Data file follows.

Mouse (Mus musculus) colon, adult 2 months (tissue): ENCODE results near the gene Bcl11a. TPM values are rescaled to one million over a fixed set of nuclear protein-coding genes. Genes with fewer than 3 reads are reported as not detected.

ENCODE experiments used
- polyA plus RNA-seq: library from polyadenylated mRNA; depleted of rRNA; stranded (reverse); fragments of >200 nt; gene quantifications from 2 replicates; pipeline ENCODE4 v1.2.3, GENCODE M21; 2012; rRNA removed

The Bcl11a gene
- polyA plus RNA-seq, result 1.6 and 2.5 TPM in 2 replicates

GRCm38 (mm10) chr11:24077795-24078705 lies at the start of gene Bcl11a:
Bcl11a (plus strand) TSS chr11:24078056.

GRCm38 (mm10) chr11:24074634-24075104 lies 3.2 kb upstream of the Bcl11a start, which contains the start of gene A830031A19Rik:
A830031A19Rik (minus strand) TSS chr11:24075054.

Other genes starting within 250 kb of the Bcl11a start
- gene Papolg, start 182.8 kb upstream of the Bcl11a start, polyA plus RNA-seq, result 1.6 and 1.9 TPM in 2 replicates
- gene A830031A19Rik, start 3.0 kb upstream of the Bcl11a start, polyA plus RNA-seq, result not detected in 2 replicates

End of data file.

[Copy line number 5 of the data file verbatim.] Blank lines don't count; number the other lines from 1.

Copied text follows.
- polyA plus RNA-seq, result 1.6 and 2.5 TPM in 2 replicates